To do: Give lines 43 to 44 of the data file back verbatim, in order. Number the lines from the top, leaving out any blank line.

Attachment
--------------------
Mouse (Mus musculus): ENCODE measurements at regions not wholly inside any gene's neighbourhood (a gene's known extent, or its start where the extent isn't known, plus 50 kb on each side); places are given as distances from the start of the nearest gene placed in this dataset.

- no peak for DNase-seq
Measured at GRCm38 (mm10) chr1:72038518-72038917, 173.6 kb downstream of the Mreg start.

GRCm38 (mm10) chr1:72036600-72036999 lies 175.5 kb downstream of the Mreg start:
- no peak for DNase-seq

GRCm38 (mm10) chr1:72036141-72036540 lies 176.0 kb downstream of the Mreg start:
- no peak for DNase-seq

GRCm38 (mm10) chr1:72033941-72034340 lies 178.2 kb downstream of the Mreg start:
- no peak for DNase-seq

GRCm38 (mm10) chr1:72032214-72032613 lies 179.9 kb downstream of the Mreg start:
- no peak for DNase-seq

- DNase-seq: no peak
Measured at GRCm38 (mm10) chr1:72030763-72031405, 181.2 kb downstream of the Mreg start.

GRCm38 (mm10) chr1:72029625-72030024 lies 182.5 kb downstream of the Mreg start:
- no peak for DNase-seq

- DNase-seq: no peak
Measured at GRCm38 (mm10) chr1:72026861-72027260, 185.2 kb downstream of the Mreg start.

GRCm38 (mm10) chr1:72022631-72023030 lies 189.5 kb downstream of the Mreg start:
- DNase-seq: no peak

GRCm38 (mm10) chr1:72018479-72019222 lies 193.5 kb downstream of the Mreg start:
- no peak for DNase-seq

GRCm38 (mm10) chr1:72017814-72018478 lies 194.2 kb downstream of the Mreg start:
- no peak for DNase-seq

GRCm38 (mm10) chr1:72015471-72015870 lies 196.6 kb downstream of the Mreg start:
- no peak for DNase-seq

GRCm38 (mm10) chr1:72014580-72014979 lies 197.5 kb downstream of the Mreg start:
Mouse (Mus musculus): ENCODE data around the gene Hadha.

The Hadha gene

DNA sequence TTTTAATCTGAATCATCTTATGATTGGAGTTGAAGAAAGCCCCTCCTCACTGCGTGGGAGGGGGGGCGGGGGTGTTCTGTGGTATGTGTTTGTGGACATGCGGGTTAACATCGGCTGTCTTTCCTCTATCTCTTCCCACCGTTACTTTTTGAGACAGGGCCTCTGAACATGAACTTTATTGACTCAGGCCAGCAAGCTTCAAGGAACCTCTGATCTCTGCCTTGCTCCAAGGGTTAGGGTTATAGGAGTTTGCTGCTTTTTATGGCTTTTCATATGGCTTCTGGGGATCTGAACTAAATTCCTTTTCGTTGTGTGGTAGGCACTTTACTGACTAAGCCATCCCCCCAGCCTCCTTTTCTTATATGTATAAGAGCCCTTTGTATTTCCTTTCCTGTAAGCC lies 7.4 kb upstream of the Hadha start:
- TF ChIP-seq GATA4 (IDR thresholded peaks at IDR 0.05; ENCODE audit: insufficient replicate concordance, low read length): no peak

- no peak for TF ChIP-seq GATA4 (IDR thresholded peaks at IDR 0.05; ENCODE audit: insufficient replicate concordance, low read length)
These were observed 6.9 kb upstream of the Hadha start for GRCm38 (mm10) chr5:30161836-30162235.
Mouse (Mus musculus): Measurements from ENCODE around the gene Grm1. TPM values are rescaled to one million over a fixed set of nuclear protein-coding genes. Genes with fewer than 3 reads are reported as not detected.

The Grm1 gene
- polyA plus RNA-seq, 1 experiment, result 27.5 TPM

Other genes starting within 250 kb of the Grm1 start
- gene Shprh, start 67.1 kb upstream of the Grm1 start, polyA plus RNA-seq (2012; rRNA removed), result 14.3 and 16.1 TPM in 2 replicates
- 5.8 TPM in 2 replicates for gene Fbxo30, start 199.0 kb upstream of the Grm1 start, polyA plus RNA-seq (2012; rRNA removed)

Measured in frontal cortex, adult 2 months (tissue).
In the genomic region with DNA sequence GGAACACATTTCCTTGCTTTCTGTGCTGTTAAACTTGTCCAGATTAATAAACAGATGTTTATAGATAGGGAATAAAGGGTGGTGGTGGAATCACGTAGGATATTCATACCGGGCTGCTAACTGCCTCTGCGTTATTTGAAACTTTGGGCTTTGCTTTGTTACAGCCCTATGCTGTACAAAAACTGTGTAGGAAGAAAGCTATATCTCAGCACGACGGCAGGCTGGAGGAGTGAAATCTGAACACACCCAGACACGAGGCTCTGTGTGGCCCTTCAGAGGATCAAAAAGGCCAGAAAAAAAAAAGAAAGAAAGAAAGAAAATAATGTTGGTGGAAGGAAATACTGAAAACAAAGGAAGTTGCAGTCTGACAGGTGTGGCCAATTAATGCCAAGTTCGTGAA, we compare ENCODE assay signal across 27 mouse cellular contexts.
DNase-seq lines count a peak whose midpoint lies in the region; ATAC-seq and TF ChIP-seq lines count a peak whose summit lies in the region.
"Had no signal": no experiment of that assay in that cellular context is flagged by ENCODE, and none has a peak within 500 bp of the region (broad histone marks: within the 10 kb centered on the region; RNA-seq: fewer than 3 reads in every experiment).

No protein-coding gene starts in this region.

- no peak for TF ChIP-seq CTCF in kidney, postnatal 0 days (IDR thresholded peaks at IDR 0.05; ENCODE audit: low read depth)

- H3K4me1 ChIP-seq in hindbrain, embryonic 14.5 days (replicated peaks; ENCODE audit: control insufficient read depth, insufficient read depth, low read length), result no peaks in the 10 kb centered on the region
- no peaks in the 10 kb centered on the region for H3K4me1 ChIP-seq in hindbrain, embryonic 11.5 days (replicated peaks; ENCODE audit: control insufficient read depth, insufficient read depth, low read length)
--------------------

No protein-coding gene starts in this region.

- no peak for TF ChIP-seq CTCF in kidney, postnatal 0 days (IDR thresholded peaks at IDR 0.05; ENCODE audit: low read depth)